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romero
December 4th, 2010, 12:54 AM
It's always dark.
I wrap the scarf tighter around my neck as the winter tries to bite into my exposed flesh. My footsteps are the only sound as I walk down the street. No traffic. No planes flying overhead. No TV's blaring as I pass the lonely houses. No sounds at all since everyone dissapeared.
Just my footseps.
The sound seems loud, and somehow, sacriligous.
I take out my Ipod, put it on shuffle, and feel infinately more comfortable listeing to the first generic, indie tune that plays.

***

Thirty days ago there were lots of sounds, sights, and smells.
My name was Ger Thompson. Her name was Laura Marks. We were laughing.
It was a cold winter night, and we were bundled up, nice and warm, walking down the street arm in arm.
I'd just told a joke, and she was laughing.
"Whoa," I said. "Looky there."
I pointed across the street to the bookshop. It was an independant one, built to look like a crooked house in a gothic fairy tale. It had a little chimney that puffed out little smoke rings. There was a poster in the window.
The Solipsist, the poster said. By Dan Green.
Dan Green was my favourate authour and I'd read every book. Except this one.
I looked at Laura. "Lend us a tenner. Im not gonna make the cashpoint - they'll be closing in ten minutes." I gave her my best puppy dog expression.
She rolled her eyes, but smiled anyway.
"Awrite," she sighed, digging in her purse. "Some gentleman you are."
She gave me the money, and I dashed across the road, shouting thanks over my shoulder.
"Be caref--"
I didn't hear the rest. That's when the world went quiet.

***

It's hard to judge time now all the clocks and watches have stopped, but looking at the big, fat moon overhead, I'm guessing it's about midnight.
I always make this trek at midnight, Down the long empty road that leads from my house to the retail park and the 24 hour supermarket.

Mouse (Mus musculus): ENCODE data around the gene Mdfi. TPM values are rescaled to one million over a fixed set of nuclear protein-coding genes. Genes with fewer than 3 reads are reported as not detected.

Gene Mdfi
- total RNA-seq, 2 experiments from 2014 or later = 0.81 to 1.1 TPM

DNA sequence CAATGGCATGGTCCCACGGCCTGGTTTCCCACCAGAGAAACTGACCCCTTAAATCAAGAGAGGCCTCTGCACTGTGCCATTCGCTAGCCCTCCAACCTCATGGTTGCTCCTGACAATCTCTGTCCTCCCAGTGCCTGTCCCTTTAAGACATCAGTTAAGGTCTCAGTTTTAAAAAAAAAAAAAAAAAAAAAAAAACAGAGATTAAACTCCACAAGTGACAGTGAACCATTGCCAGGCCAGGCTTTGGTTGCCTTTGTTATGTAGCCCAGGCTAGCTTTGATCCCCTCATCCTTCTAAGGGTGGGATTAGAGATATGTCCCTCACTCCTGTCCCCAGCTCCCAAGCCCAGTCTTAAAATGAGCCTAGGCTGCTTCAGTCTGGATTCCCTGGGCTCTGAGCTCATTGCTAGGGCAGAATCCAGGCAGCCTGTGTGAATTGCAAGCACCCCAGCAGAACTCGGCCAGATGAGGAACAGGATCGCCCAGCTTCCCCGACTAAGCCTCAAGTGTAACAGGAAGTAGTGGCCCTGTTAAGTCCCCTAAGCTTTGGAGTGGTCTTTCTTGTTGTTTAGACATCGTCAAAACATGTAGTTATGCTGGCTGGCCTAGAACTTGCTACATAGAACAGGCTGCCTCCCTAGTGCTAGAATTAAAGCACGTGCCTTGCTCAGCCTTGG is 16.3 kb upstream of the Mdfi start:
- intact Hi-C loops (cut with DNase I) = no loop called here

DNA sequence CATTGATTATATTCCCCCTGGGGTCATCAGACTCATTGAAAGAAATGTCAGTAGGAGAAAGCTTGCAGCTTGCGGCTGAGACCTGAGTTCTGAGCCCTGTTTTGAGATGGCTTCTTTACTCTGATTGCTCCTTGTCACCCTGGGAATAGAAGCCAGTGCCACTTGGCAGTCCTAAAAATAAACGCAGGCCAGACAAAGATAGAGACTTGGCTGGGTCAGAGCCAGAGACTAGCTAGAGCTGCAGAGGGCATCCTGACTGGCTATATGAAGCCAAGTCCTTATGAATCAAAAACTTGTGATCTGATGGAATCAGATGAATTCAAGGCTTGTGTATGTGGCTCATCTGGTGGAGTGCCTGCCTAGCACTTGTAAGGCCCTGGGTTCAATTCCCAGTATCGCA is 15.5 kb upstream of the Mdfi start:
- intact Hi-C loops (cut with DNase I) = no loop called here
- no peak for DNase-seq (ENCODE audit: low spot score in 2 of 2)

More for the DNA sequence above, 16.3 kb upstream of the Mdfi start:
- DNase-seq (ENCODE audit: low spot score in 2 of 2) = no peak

I walk under the dead, bony trees, rising into darkness, like skeletons from their graves. Up ahead I see Burger King, and a generic DIY chainstore.
I enter the carpark, all those empty cars splashed with bright yellow light from a dozen overhead streetlamps.

***

I turned back to see what Laura was shouting. But she was gone. Everyone was gone. A deathly silence had desended on the streets.
Cars without drivers had paused, engines still purring.
For a moment I stood there, in the middle of the road, trying to make sense of what was happening.
After about a minute I took out my mobile phone with the intention of calling Laura (maybe she'd run off somewhere), but it simply said: no service.
I wandered around the high street, going mostly in circles. The silence was deafening, oppressive, bread-thick.
I had to keep rubbing my eyes.
I passed a takeaway where a wrapped bag full of steaming food stood on an empty counter; an electronics shop where a bank of widescreen TV's showed nothing but static; a pub where a familiar song blared from a jukebox, a single lit cigarette burning to ash and filter outside the front door.
Eventually my paralysis and shock broke. I ran all the way home. It felt as if something hard had been shoved down my throat. And I could taste the salty tears that were streaming down my cheeks and into my gasping mouth.
The sound was the worse: my heaving steps and pounding feet...and nothing else.

***
The automatic door opens with a whoosh: like an old man being punched in the gut. The place is a morgue.
The lights are still on. The electrics never seem to go out. Don't ask me how. I don't ask questions.